The research activities within the Division fall mostly within the broad, interdisciplinary field of biophysical chemistry. The ultimate aim is to understand biological systems and processes in terms of the underlying physical and chemical laws. Quantitative studies of biomolecular interactions, dynamics and structure at the molecular level establish the necessary foundation for analyzing higher levels of biological complexity. We also conduct research on liquids, colloids and interfaces, often with a connection to biophysical problems.
Much of our work concerns generic physical properties of proteins in solution: their folding, assembly, aggregation and stability; their three-dimensional structures and conformational dynamics; and their interactions with water, ligands and other biomolecules. We also address more specific, biologically or biomedically inspired, problems from a physico-chemical perspective.
Our principal experimental tool is nuclear magnetic resonance (NMR), in particular nuclear spin relaxation measurements. Our NMR laboratories house seven spectrometers, including state-of-the-art high-resolution instruments, custom-built relaxation dispersion spectrometers and a fast field-cycling instrument. Within CMPS, we have access to a wide range of biophysical techniques, including X-ray crystallography, optical (absorbance, fluorescence, and circular dichroism) spectroscopy, surface plasmon resonance, isothermal titration calorimetry, chromatography and protein engineering. In addition to – and often in close connection with – our experimental studies, we develop NMR theory and methodology. We are also active in analytical and computational modeling of biological and colloidal systems.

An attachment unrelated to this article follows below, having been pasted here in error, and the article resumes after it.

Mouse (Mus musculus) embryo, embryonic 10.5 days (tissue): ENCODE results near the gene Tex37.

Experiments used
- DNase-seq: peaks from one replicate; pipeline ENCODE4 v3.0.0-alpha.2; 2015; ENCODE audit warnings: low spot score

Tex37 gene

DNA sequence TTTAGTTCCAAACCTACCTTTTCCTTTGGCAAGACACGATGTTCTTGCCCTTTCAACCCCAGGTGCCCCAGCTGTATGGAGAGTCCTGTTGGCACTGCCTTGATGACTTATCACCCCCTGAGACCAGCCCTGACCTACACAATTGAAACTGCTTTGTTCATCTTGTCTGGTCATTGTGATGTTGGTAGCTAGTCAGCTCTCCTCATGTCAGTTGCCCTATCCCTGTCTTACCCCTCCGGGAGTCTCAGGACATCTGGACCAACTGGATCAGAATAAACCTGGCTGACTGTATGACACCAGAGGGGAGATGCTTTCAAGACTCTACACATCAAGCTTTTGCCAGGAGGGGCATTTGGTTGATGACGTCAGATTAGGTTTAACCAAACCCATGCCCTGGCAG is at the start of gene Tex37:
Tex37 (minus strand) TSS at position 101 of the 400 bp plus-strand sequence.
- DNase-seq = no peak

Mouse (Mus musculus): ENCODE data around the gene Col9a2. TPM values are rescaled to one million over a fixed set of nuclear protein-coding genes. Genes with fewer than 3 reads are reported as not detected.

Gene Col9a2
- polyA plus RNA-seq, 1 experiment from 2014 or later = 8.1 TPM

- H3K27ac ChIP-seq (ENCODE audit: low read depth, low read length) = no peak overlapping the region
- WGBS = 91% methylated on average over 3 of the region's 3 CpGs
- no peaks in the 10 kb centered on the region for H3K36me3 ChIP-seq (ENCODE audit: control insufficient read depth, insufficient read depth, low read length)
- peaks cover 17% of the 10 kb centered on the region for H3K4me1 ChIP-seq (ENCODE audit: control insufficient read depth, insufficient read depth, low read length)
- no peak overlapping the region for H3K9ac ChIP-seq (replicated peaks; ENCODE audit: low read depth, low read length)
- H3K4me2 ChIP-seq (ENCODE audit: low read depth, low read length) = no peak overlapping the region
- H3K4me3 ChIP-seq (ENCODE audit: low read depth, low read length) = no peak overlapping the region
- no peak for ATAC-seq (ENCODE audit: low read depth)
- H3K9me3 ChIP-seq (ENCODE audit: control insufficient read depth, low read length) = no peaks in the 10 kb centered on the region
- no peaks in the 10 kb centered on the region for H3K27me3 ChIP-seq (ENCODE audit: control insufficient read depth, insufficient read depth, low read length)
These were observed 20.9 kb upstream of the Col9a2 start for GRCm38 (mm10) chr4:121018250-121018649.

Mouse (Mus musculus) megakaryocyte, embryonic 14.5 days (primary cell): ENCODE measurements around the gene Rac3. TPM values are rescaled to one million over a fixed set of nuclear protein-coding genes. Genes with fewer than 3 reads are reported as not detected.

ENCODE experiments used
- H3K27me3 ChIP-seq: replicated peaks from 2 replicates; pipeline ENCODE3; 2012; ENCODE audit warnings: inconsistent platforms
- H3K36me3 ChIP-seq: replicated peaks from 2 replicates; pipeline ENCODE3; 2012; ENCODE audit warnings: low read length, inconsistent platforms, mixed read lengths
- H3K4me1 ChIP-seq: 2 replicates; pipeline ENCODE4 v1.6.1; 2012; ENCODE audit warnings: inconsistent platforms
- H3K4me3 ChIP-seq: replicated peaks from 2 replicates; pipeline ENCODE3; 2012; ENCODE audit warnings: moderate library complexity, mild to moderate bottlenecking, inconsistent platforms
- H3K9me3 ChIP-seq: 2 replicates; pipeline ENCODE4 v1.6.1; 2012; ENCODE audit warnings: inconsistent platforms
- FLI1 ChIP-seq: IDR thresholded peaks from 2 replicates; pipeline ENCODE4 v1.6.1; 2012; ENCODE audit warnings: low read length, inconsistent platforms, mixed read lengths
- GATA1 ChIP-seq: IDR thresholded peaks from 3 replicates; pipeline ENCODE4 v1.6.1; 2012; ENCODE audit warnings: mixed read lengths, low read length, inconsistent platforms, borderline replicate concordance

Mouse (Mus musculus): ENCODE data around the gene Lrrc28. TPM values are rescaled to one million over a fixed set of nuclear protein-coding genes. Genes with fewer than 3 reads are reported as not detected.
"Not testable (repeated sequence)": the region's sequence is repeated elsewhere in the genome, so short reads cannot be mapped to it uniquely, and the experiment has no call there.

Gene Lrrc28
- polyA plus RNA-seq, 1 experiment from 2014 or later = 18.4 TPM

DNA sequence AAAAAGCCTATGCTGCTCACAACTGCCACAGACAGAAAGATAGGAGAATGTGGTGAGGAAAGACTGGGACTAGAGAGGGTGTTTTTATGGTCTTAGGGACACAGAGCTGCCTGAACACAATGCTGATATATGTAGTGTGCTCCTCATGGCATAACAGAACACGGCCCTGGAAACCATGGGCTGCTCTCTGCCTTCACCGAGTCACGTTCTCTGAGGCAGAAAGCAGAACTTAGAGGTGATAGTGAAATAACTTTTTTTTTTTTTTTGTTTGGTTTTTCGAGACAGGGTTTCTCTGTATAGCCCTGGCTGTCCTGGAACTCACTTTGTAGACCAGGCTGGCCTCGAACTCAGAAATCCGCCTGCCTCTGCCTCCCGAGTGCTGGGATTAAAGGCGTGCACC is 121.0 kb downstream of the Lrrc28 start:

For publications and descriptions of current research projects, see the following staff and research group pages:
Much of our research is also documented in PhD theses from the department: